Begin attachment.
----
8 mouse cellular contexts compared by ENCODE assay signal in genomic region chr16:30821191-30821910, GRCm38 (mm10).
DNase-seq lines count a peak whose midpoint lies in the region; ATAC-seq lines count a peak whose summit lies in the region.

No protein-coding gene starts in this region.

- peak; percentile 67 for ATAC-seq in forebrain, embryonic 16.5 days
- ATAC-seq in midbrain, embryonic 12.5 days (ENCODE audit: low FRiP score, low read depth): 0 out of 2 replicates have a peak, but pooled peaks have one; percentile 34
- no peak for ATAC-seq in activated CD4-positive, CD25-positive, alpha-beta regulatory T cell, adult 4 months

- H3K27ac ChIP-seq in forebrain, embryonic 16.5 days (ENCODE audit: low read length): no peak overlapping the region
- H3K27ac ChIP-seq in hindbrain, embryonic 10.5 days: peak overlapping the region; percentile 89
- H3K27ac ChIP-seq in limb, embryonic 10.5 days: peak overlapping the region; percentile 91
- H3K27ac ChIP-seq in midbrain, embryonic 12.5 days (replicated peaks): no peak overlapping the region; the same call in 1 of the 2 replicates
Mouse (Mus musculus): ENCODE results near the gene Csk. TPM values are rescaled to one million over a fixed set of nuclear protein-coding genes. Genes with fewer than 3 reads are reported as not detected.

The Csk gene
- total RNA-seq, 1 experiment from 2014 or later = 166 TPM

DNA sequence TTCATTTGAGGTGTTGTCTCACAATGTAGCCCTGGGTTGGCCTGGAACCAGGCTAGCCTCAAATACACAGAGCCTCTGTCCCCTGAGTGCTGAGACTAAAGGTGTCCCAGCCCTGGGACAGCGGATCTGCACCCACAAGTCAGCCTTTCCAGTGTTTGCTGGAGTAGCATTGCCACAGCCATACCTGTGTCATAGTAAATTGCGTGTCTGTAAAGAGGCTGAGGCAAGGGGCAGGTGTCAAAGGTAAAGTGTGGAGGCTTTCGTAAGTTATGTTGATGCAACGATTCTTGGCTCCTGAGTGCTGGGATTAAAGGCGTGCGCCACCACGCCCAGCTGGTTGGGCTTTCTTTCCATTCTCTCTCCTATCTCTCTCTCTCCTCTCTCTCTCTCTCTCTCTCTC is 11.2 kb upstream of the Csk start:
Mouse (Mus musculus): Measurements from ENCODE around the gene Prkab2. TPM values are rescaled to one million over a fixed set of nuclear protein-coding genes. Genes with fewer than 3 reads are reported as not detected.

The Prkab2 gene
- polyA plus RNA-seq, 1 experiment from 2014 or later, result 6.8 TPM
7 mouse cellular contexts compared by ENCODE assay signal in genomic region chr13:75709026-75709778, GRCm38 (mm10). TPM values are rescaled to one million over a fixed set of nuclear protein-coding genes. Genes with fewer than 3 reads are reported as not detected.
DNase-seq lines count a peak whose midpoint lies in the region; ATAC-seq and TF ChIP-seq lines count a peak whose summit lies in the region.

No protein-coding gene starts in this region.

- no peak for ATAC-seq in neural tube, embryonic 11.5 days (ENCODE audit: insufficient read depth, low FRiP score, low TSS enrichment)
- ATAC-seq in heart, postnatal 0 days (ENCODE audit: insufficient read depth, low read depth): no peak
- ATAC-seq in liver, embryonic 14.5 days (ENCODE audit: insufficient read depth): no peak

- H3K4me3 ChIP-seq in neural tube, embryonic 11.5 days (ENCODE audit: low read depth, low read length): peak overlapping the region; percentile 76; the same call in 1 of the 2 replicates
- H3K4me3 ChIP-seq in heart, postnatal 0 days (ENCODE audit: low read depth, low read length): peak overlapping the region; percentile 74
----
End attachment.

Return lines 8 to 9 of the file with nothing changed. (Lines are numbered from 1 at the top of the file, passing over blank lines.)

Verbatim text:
- H3K27ac ChIP-seq in hindbrain, embryonic 10.5 days: peak overlapping the region; percentile 89
- H3K27ac ChIP-seq in limb, embryonic 10.5 days: peak overlapping the region; percentile 91